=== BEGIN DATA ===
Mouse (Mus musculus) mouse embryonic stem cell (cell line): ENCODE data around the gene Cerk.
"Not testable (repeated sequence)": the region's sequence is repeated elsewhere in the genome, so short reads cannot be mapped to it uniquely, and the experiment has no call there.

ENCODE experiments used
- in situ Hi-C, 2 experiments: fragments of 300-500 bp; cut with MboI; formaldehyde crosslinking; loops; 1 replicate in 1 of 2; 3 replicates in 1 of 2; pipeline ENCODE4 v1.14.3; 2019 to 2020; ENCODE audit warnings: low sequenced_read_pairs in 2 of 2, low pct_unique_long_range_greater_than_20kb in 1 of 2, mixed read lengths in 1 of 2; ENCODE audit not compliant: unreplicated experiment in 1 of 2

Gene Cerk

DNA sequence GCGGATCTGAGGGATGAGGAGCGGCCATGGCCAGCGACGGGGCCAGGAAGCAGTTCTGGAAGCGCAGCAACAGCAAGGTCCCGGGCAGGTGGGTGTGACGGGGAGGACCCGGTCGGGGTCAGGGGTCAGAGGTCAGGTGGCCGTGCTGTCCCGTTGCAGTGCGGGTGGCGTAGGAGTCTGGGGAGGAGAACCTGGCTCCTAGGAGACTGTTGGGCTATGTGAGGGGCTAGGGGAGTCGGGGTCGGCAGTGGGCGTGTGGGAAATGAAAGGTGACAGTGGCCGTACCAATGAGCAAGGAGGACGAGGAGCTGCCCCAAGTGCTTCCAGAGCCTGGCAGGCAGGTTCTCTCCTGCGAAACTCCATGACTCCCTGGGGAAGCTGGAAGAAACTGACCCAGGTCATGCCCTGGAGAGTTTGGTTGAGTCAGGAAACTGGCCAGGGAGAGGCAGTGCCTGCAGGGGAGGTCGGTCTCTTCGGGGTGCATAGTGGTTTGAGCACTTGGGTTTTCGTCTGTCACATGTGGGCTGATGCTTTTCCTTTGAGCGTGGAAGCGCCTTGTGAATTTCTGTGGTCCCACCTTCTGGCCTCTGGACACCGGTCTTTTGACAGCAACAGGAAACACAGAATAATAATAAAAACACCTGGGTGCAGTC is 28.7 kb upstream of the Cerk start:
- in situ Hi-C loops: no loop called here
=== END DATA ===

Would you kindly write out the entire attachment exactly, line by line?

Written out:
Mouse (Mus musculus) mouse embryonic stem cell (cell line): ENCODE data around the gene Cerk.
"Not testable (repeated sequence)": the region's sequence is repeated elsewhere in the genome, so short reads cannot be mapped to it uniquely, and the experiment has no call there.

ENCODE experiments used
- in situ Hi-C, 2 experiments: fragments of 300-500 bp; cut with MboI; formaldehyde crosslinking; loops; 1 replicate in 1 of 2; 3 replicates in 1 of 2; pipeline ENCODE4 v1.14.3; 2019 to 2020; ENCODE audit warnings: low sequenced_read_pairs in 2 of 2, low pct_unique_long_range_greater_than_20kb in 1 of 2, mixed read lengths in 1 of 2; ENCODE audit not compliant: unreplicated experiment in 1 of 2

Gene Cerk

DNA sequence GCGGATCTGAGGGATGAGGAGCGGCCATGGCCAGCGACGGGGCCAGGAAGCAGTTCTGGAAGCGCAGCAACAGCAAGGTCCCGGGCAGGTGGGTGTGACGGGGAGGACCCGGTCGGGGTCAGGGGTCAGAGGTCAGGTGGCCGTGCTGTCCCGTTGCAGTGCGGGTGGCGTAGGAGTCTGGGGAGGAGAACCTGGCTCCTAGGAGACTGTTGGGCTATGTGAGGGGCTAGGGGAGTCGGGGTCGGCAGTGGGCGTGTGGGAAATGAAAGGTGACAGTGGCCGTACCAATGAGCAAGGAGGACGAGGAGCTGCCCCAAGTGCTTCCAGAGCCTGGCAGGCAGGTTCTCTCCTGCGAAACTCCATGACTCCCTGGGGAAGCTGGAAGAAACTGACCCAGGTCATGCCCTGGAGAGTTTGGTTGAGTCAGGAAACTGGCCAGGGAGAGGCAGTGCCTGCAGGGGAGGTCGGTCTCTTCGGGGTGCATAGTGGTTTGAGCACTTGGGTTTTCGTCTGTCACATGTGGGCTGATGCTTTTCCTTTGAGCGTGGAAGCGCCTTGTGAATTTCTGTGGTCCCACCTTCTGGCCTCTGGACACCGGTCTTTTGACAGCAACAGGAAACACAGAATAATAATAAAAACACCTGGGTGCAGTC is 28.7 kb upstream of the Cerk start:
- in situ Hi-C loops: no loop called here